For over 50 years, rock stars, engineers and producers have labored in the studio to find the perfect sound – and in the last decade, they've been wrestling with more limitations than ever, thanks to the way most people consume music in the digital age. Neil Young, for example, has spent months at a time recording, only to realize that music fans listen to the finished product via crappy-sounding compressed files on iPod earbuds. "The MP3 has 5 percent of the data ... what everybody gets is 5 percent of what we originally make in the studio," Young told a tech panel in February. "You can't associate poor quality with convenience."
But sound quality is finally starting to come back in the digital-music age. Fans are taking advantage of high-end headphones and audio equipment containing digital-to-analog converters that lead to richer, fuller sound, even if it's coming from compressed downloads. And the files they download are sounding better and better. "If it can be a fashion statement to say, 'I got this great new set of headphones, listen to how great these sound!' or, 'I got this great new computer speaker,' it's a step in the right direction," says Andrew Mendelson, owner of Georgetown Masters in Nashville, which works on top country albums by artists like Willie Nelson and Kenny Chesney. "It's something consumers are generally paying attention to, and I like to see that."
Another step in Neil Young's direction is Mastered for iTunes, an Apple program that makes new mastering software and guidelines available to recording studios to boost sound quality for the AAC file format. The program officially began in late February, and since then, iTunes has made 300 such recordings available, including Coldplay's Mylo Zyloto, Bruce Springsteen's Wrecking Ball, Pink Floyd's Dark Side of the Moon and Nirvana's Nevermind. "Every record will improve because of it. It's great if it's in the hands of mastering engineers, I'll tell you that," says super-producer Don Was, new president of legendary jazz label Blue Note Records, which is reissuing its entire catalog according to Apple's new guidelines. "Mastered for iTunes has tremendous potential for improving the sound of digital files, but it's incumbent on everybody to live up to the potential of it."
Mastered for iTunes unofficially began last year, when producer Rick Rubin was frustrated with his inability to make the Red Hot Chili Peppers' I'm With You sound as dynamic in the AAC format as it did on a CD. Working with Apple, he tinkered with the master recording, landing on a higher-than-usual bit rate – so when he sent it to iTunes for encoding, it sounded considerably better than a typical compressed audio file. "It's much closer to the sound of the CD and it took several weeks of additional experimentation and mastering to reach the final iTunes master," Rubin told MTV News at the time.
Apple declined to do interviews for this story, but Chris Bell, who handles worldwide marketing for iTunes, said in a statement: "Artists and audio engineers have been amazed at the incredibly rich listening experience fans can enjoy when our Mastered for iTunes process is used to its fullest potential."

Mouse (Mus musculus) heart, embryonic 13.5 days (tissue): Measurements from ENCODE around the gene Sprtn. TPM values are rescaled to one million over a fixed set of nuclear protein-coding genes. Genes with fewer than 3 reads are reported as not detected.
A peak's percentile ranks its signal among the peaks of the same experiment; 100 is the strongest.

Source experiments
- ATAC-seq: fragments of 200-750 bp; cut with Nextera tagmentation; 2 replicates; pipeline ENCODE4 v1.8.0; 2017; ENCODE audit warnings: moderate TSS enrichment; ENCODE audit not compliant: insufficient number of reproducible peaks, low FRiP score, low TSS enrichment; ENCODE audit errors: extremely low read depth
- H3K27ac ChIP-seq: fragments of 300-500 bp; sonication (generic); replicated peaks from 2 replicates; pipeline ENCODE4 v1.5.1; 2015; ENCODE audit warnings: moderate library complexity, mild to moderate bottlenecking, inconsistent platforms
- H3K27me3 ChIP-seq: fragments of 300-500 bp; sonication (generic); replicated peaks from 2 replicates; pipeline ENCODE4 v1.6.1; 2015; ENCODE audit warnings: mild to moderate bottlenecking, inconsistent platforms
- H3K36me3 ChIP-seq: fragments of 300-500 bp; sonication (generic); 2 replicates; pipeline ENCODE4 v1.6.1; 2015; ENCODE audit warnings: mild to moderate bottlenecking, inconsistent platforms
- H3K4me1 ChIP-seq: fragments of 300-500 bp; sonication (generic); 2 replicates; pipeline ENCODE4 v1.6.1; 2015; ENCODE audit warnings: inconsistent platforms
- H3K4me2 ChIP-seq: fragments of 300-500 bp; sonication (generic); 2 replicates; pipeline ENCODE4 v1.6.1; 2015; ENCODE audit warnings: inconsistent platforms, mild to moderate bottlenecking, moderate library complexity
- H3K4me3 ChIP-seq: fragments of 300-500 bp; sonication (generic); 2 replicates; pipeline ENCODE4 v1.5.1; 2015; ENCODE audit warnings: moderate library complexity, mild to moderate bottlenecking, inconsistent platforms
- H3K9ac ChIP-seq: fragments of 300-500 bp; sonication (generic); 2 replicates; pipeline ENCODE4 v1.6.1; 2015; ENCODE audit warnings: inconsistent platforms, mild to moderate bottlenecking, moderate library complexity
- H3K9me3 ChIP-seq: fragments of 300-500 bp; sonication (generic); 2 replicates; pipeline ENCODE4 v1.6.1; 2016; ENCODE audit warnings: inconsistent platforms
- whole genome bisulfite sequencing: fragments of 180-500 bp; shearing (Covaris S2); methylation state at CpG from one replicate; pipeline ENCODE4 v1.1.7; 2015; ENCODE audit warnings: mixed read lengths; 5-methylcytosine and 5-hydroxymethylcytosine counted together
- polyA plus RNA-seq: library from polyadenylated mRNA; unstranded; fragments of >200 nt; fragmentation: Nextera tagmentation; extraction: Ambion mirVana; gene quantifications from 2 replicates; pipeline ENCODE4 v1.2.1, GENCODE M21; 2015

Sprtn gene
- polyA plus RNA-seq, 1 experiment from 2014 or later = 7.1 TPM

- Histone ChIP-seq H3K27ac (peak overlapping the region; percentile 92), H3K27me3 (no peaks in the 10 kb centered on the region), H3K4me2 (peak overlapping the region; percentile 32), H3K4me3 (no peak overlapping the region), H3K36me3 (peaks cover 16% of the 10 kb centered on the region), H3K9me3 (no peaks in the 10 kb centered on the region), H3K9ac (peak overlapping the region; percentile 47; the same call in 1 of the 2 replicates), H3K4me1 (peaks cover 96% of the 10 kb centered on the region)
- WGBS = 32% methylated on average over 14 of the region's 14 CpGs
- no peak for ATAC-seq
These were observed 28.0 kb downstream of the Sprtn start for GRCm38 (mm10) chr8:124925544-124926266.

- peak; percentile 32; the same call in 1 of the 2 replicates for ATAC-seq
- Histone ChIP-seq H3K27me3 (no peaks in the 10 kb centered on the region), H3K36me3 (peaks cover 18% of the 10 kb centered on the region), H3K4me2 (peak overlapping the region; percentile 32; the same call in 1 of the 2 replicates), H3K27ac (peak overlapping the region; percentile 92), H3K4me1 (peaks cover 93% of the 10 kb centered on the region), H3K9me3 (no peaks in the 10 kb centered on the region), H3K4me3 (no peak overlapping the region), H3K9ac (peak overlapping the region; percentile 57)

Mastered for iTunes' key innovation is improving the master recording to a higher resolution than engineers use for standard CDs. Thus, when the files are encoded into Apple's AAC download format, the sound quality is considerably higher. Engineers also lower sound input levels as they create the digital files, and use software such as afconvert and afclip to reduce "clipping," which makes digital recordings sound grungy. "It's all backed with sound science," says Bob Ludwig, president of Gateway Mastering Studios, which used Mastered for iTunes for Carrie Underwood's Blown Away and recent Soundgarden and Nirvana remasters. "It all makes sense and sounds better."
Some critics of Mastered for iTunes suggest it's a waste of time to try to make a compressed file sound more pristine when perfectly good "lossless" formats, such as FLAC and Apple Lossless, exist to essentially reproduce the original CD quality. One engineer said Apple's program was "being used for hype, hot air and BS." But lossless files require far more hard-drive space than MP3 or AAC files, so consumers have been reluctant to switch to the higher-resolution formats. "It's not practical, in my mind, to have a single song that's 200 or 400 megabytes and [expect] people are going to collect these things on portable devices," says Murat Aktar, president of Sterling Sound, a New York company that has remastered thousands of major albums, from Adele's 21 to Rihanna's Talk That Talk.
Although Mastered for iTunes officially began in February and covers only 300 albums so far, engineers say the program, as well as high-end headphones and speakers, represents a swing back towards sound quality for the first time since MP3s and Napster first showed up in the late Nineties. "You have no idea what it's like to drive a Lamborghini until you actually get in it," says Bobby Owsinski, a veteran producer and mixer who has remastered Who and Jimi Hendrix recordings for DVD. "It's the same thing with audio – you have kids who have only been exposed to what an MP3 is, and when they hear something that sounds better, their world is shifted."